Gun Free UT group advocates on east mall

Meara Isenberg

Donning bright orange t-shirts and holding signs that read, “Protect our kids, not our guns,” a group of about 20 parents and UT faculty from the Gun Free UT group gathered at the East Mall on Monday to protest gun violence.

“We are here to hold silent vigil … out of respect for everyone that was killed last week in Florida,” said Lisa Moore, English and women’s and gender studies professor. “We want to continue to say that we will refuse to accept this as normal and that we will continue to show up, make our views known and demand common sense gun control.”

Moore joined other gun reform advocates in front of the statue of Martin Luther King Jr. at noon for the 10-minute vigil and protest that followed. She said although Gun Free UT was initially organized to bring attention to Texas’ campus carry law in place at UT, which went into effect in August 2016, the group has since broadened its focus and joined the national conversation about gun violence.

Following last week’s shooting at a Florida high school that left 17 people dead, multiple surviving students and parents have spoken out about gun reform, with some even planning to march on Washington, D.C.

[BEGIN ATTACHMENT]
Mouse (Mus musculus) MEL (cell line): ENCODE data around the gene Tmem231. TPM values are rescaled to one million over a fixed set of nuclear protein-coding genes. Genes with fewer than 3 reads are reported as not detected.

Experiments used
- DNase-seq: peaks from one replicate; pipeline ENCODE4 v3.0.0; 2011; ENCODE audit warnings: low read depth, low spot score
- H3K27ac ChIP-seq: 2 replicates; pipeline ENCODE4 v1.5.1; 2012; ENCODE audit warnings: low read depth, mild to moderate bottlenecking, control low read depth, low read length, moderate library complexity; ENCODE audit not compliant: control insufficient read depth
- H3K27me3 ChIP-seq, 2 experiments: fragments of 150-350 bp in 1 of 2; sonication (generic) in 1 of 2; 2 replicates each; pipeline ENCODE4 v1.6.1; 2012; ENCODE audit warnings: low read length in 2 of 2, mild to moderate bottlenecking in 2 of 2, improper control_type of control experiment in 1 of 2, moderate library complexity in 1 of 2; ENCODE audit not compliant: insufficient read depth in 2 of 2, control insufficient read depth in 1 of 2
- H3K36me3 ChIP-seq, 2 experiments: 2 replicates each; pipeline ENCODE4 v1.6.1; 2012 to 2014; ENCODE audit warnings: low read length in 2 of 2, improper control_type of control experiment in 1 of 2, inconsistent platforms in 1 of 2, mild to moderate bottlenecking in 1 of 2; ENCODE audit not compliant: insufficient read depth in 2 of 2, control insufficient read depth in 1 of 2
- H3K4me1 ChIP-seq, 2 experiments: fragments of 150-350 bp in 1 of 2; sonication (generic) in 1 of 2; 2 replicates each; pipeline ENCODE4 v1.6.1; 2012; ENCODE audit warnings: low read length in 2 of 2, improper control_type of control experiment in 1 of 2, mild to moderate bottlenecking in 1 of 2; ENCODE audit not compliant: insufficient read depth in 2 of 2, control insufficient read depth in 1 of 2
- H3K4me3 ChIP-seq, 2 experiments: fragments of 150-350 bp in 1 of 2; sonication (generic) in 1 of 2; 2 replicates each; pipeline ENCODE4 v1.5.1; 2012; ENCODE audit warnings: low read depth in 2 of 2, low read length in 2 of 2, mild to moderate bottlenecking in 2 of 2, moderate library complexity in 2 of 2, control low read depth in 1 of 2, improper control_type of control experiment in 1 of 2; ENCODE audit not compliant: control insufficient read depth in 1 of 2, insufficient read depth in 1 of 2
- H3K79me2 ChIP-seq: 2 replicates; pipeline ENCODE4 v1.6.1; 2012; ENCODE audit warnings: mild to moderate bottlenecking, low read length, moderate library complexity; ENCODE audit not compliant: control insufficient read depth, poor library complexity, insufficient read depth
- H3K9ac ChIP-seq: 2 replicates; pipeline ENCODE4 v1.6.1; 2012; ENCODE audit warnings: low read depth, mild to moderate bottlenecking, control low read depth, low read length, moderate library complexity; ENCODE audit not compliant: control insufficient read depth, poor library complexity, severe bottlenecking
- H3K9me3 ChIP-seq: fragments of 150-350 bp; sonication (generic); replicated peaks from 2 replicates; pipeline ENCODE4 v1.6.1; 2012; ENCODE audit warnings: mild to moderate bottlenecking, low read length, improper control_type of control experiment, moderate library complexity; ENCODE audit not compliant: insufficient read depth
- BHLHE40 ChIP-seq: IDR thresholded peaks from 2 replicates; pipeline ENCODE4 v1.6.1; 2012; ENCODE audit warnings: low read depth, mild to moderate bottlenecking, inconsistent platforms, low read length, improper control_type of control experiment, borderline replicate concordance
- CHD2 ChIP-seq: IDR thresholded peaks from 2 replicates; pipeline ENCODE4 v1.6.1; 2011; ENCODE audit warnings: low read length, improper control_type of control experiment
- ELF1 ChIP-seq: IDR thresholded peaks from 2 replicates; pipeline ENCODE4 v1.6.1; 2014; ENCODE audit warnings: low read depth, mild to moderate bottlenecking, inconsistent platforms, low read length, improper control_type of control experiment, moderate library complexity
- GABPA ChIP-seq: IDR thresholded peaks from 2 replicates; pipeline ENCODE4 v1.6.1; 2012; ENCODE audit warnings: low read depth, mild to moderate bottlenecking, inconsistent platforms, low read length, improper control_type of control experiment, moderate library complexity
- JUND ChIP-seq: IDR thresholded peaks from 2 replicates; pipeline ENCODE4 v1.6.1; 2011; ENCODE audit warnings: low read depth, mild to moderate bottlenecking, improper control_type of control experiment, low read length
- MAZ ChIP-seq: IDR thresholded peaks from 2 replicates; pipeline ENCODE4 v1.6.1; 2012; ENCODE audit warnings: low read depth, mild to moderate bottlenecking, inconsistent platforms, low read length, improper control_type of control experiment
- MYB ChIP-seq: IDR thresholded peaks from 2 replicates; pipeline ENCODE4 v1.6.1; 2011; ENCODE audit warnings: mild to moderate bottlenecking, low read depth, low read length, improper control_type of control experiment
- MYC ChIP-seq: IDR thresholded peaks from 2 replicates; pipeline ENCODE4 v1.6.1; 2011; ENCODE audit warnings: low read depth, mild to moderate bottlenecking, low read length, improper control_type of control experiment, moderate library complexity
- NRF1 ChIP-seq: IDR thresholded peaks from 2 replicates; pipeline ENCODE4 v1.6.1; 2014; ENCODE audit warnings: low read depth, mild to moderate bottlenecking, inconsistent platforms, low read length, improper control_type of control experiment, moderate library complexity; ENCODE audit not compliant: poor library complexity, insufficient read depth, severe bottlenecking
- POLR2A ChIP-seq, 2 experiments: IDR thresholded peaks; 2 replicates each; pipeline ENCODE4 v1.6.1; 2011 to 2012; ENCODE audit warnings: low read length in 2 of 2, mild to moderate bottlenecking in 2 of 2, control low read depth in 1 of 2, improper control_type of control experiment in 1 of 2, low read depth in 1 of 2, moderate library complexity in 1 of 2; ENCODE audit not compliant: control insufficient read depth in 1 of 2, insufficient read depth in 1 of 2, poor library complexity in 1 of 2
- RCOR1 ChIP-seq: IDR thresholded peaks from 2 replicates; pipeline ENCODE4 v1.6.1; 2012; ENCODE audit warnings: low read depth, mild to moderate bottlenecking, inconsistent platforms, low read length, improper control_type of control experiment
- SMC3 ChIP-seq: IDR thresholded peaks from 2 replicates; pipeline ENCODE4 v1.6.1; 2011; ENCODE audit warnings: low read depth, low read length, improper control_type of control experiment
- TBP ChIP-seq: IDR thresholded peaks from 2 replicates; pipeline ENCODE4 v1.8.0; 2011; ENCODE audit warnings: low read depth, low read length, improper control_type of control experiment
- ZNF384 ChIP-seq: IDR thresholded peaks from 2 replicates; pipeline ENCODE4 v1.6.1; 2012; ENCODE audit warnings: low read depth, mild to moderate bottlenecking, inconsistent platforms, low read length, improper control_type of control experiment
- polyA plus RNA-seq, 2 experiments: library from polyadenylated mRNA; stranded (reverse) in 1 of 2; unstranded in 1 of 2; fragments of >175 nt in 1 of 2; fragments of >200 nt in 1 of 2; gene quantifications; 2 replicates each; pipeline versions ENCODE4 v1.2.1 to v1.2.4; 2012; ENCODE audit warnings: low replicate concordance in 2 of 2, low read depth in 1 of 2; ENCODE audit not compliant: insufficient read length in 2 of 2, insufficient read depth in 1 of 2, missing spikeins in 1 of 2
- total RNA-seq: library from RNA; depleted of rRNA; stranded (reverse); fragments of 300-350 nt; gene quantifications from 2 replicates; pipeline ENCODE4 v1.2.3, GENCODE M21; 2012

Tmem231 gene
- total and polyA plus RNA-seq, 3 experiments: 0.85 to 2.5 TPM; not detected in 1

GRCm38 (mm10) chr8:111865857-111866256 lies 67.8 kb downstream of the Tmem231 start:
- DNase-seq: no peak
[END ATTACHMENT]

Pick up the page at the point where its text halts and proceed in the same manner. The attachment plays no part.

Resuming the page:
“We’ve been so inspired by the high school students in Florida,” said history professor Joan Neuberger, who attended the protest. “We think any show of support helps encourage other people to take the time … to become more informed.”

Psychology sophomore Tabitha Morris passed by the protest on Monday and said she was glad to see people on UT’s campus protesting gun violence.

“I know in my classes we talk about safety and about how people are genuinely scared to come to class — that’s just not something that should be a thing,” Morris said. “Every single time something like (the Florida shooting) happens and nothing comes of it, it just heightens that feeling.”

Moore said the group will continue to meet at the MLK statue every Monday at noon, and she hopes students will come out and join them.

“UT has historically been a campus where there’s been a lot of activism. A lot of great social change has started here,” Moore said. “This is a great opportunity for UT students to really take the lead, connect with students in Florida and elsewhere and really change things.”